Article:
Important: Human Rights Commission Releases ‘LGBTI Uni Guide’

University is a time for growth, learning, and discovery, and it would be awful to have those critical (and enjoyable!) years stunted by discrimination and bullying. Many members of the LGBTI community have faced homophobia or transphobia throughout the course of their tertiary learning, and it’s something that has needed to be addressed for a long time. 

The Human Rights Commission recently released a guide to help students that are part of the LGBTI community, to find a supportive and inclusive university to attend. This could change the experiences of so many young people, who are seeking a university that offers them not only an education, but also respect and support. 

Human Rights Commissioner Tim Wilson said that the guide was to help gain equality:
“The guide doesn’t seek special treatment or assistance, it merely asks that LGBTI students and staff are treated equally and fairly in a University environment and that the education, health and welfare needs are equally met as with all other students. It is cultural change that moves a society from being informally exclusive to being inclusive. That is what this Australian LGBTI University Guide seeks to achieve: cultural accountability and change.”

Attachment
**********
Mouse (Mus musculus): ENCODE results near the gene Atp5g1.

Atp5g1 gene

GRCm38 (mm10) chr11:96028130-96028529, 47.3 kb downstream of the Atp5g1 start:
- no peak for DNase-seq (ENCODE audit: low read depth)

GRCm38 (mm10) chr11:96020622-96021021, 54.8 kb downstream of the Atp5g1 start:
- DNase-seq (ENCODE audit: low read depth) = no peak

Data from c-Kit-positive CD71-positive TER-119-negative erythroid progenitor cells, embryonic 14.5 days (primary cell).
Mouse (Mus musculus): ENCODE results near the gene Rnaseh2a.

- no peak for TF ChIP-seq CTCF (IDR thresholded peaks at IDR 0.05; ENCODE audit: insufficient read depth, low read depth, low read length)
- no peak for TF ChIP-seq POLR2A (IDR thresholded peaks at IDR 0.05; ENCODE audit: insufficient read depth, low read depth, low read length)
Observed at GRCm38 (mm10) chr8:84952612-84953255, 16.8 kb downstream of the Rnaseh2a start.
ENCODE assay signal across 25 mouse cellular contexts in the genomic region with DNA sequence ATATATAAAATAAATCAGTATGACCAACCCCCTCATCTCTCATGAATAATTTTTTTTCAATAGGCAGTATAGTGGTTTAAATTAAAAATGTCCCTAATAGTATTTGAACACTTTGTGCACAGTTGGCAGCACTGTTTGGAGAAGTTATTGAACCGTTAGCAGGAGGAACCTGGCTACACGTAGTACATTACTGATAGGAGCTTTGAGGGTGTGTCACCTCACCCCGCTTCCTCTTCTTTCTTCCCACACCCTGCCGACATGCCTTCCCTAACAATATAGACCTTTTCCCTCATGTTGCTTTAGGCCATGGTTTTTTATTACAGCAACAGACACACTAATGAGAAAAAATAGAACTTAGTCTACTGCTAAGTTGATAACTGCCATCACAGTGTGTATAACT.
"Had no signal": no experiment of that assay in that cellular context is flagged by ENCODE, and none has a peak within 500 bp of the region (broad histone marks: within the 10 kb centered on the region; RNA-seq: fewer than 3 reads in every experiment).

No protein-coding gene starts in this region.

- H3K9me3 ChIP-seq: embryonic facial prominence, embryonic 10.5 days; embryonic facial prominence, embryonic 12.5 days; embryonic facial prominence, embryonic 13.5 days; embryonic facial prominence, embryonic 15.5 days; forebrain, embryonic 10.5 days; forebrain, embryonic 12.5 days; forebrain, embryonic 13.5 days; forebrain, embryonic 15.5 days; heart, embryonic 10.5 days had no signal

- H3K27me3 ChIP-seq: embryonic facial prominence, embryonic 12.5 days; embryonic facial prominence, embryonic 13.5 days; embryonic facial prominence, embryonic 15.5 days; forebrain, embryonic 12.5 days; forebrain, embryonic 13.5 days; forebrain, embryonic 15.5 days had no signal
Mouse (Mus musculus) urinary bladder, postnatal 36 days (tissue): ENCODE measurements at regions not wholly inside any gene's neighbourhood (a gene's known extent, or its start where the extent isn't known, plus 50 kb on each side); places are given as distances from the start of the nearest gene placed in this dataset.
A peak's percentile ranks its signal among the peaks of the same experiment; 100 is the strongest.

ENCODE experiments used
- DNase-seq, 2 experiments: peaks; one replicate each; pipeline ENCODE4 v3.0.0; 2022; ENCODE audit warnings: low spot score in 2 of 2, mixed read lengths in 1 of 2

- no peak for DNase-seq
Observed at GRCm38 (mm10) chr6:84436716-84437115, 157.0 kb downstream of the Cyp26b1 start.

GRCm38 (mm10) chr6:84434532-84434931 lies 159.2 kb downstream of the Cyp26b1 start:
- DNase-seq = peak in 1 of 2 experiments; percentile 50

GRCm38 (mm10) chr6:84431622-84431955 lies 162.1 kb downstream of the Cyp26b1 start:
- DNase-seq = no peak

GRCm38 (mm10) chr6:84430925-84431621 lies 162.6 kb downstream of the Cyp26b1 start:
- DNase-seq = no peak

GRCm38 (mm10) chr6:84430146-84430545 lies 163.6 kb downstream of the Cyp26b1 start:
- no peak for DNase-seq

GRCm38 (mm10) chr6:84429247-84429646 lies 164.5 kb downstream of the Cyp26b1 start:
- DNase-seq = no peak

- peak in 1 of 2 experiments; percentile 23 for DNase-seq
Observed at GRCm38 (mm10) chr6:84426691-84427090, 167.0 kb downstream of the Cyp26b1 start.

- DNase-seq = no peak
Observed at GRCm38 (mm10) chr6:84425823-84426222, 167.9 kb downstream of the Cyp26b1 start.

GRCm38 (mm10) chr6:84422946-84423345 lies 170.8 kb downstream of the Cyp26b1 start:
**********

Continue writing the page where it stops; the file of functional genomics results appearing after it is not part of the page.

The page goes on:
Australian universities are rated on a number of different items, including:
  • A policy protecting LGBTI students from discrimination and bullying 
  • Mandatory training for staff around LGBTI discrimination 
  • Information, resources and welfare support for LGBTI students 
  • Health support for LGBTI students 
  • Events for LGBTI students 
  • A dedicated society/societies for LGBTI students 
  • Consultation with LGBTI students (for example through representation on boards and committees) 
  • Monitoring and data collection around sexual orientation, gender identity and intersex status 
  • An ally network for LGBTI staff and students 
  • Specific career advice for LGBTI students 
  • Membership of the Pride In Diversity programme 
  • Involvement with the broader community on LGBTI issues (for example through local LGBTI events, or active engagement with prospective LGBTI student applicants) 
  • Support for transitioning students 
  • Access to sports facilities for trans and intersex students 
  • Support for students who identify as non-binary.
Each university is rated on each topic with a tick or a cross, and this comes from information which is publicly available via the university or union website. This is damn important, because if the HRC can’t find the info, how could prospective or current students?
The website also makes sure to mention that during the course of rating, they take into consideration that the experiences of bisexual people, intersex people, and transgender people is much different to gay or lesbian people. 
According to the website, the guide will also serve as a way for universities to clearly see where they can improve on their care for their LGBTI students. 
You go Human Rights Commission! It’s high time that all universities became a safe place for everyone to learn.
You can check our your university and how it shapes up here:
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